We have asked our expert panel here at Paterson & Dowding to report on legal developments in family law for the coming year.
Lucy Thomas is a Director and Accredited Family Law Specialist who was recently again named a Pre-eminent Lawyer in Parenting, Custody and Children’s Matters and as a Recommended Family & Divorce Lawyer in the Doyle’s Guide for 2018. She has developed a practice which embraces mediation and alternative dispute resolution, as well as being a highly regarded advocate in Family Court litigation.
Craig Taylor is a Director and Accredited Family Law Specialist who has practised as a family lawyer since the early 1990s, taking instructions in all property related matters ranging from small estates to large, complex financial disputes involving family trusts, trading companies, businesses and superannuation. Craig was also ranked this year as a Recommended Family & Divorce Lawyer in the Doyle’s Guide.
Here’s what Lucy and Craig have to say about significant and emerging issues in family law in Western Australia.
What are likely to be the most significant legislative and regulatory developments in family law in 2019?
Craig: We are hoping that changes will finally be made to allow de facto couples in WA to split their superannuation in the event of a separation. Unlike the rest of Australia, this option is currently not available in WA as the result of a long standing impasse between the State and Federal governments. The Federal Attorney-General has recently agreed to make changes to the Family Law Act 1975 (WA) via a limited referral of power to enable the Family Court of WA to determine a division of superannuation interests held by de facto couples in financial proceedings. We therefore hope that amendments to the Family Law Act will indeed be made in 2019 even though we may have a change of government at the next Federal election.
Lucy: The other major development is the proposed review of the family law system by the Australian Law Reform Commission. Although the majority of the changes proposed by the Federal government primarily affect courts in the other states and territories, there are a number of proposals that will have an effect here in WA. There has not been a comprehensive review of the Family Law Act since its commencement in 1975 and it will be important to ensure that we focus on collaboration, coordination and integration between the Court and family law services, particularly in relation to family violence and child protection.
What wider community issues do you think are relevant to the practice of family law in WA in 2019?
Lucy: I am increasingly concerned about recent reports that WA has become Australia’s “Ice State” with wastewater tests showing that we have the highest level of meth-amphetamine drug use in the country. The problem appears to be of particular concern in regional centres. Drug addiction problems can have a huge impact on families, and anecdotally it appears that drug abuse issues are becoming common in Family Court proceedings. As an Independent Children’s Lawyer I am increasingly having to request orders for random drug testing to ensure that children are protected from physical and psychological harm as a result of a parent’s illicit drug use.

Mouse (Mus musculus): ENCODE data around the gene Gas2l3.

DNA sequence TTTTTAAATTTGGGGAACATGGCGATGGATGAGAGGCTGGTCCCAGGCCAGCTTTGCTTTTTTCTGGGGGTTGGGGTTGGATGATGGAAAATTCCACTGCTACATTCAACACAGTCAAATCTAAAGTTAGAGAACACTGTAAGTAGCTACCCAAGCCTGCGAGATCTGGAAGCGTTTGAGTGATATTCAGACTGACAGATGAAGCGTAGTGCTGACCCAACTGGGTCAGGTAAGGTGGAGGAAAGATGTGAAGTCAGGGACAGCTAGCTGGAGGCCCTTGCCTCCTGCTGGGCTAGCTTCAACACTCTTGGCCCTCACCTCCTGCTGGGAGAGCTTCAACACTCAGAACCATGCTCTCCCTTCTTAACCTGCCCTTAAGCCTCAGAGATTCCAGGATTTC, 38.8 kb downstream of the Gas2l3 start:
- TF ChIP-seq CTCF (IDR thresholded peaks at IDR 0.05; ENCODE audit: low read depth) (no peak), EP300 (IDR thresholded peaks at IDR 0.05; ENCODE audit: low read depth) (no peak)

Craig: I worry that unless international markets start to change direction, we are going to see more West Australian home owners missing their mortgage payments. This has an obvious impact on family law financial disputes and increases the complexity of cases where the matrimonial home is subject to a notice from the bank that the home loan is in arrears. Clients will need to seek advice and take action as quickly as possible if they are in the process of separating and at the same time having difficulty meeting their mortgage repayments. There will also be a flow-on effect with the Court having to deal with an increasing number of interim applications relating to the sale of the former matrimonial home.
What are likely to be the most important changes to family law practice in the future, and why?
Craig: I think we are going to see a continuation of the trend towards matters being resolved by mediation and agreement, rather than by the Court. If the economy continues to deflate, we may also see a further increase in the number of self-represented litigants. Self-represented litigants typically use up more of the Court’s resources as they require assistance with court procedure, access to support services, Court etiquette and the preparation of documents. The practice of family law needs to reflect these trends by looking closer at mediation and collaborative law as options to resolve disputes.
Lucy: Amendments made to the Family Law Rules in 2016 mean that we are slowly moving towards a more comprehensive approach to family law arbitration for financial matters. With the Family Court under continued pressure to deal with the demands of an increasing and complex case load, arbitration offers a simpler and cheaper option for the resolution of disputes. Parties can refer all or part of a dispute to an arbitrator for a determination, either by a private agreement or by referral from the Court. Family Court litigation should always be an option of last resort as it can lead to high levels of stress and costs. Arbitration has a number of advantages including that it is private and confidential, timely, allows parties to have a say in the process and provides for a more prompt decision.
 You can view the Terms of Reference at https://www.alrc.gov.au/inquiries/family-law-system/terms-reference.